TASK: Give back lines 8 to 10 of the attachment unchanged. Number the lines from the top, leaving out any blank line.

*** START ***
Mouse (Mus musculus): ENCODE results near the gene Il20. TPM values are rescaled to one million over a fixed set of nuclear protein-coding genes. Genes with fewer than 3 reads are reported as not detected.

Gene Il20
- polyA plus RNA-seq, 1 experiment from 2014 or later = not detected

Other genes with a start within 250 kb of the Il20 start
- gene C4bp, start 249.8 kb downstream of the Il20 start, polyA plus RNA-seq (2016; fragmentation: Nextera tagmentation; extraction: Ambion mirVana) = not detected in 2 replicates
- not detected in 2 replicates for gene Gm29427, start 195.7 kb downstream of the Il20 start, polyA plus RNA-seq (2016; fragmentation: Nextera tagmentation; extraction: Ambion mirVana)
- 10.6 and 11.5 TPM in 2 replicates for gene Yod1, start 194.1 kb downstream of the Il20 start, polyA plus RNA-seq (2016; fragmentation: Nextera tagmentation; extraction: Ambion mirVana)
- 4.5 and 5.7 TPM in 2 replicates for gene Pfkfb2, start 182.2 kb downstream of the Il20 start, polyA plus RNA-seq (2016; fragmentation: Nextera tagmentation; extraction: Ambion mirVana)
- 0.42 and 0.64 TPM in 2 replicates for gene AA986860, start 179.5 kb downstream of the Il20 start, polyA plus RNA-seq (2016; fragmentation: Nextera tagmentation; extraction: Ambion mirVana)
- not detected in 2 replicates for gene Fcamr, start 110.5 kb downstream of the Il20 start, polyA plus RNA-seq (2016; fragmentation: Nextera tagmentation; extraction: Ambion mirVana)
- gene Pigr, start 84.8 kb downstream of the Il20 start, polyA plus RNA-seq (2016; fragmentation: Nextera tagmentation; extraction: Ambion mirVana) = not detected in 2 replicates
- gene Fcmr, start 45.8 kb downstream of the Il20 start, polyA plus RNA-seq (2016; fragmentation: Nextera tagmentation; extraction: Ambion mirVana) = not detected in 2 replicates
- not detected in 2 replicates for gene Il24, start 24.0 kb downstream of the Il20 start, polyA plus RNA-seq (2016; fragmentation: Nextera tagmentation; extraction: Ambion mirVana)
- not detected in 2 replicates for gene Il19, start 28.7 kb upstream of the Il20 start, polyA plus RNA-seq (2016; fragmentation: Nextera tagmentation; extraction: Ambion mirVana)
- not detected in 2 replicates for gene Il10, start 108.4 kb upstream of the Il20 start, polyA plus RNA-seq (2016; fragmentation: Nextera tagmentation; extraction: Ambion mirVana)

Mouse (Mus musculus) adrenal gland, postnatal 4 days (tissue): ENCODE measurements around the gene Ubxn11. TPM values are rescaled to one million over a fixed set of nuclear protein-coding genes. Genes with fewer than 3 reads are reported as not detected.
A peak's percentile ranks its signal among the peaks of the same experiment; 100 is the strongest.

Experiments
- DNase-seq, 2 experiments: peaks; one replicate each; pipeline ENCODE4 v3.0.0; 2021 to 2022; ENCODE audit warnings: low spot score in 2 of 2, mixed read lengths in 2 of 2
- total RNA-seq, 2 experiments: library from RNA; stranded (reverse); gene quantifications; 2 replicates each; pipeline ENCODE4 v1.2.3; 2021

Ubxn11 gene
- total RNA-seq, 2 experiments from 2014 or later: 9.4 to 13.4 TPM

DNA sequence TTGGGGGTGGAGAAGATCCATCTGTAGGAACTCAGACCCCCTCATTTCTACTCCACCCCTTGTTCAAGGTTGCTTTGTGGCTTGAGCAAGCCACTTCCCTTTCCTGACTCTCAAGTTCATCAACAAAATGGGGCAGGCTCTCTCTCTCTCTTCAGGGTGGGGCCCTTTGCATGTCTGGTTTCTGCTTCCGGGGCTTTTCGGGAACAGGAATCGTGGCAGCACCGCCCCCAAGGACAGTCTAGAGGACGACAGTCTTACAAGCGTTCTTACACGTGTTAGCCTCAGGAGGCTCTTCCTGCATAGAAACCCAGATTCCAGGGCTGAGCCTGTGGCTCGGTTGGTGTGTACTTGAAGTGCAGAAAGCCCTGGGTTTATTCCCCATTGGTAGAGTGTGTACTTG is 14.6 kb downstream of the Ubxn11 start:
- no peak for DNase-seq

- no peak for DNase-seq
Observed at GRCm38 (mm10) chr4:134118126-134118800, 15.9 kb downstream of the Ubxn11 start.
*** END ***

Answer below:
- 4.5 and 5.7 TPM in 2 replicates for gene Pfkfb2, start 182.2 kb downstream of the Il20 start, polyA plus RNA-seq (2016; fragmentation: Nextera tagmentation; extraction: Ambion mirVana)
- 0.42 and 0.64 TPM in 2 replicates for gene AA986860, start 179.5 kb downstream of the Il20 start, polyA plus RNA-seq (2016; fragmentation: Nextera tagmentation; extraction: Ambion mirVana)
- not detected in 2 replicates for gene Fcamr, start 110.5 kb downstream of the Il20 start, polyA plus RNA-seq (2016; fragmentation: Nextera tagmentation; extraction: Ambion mirVana)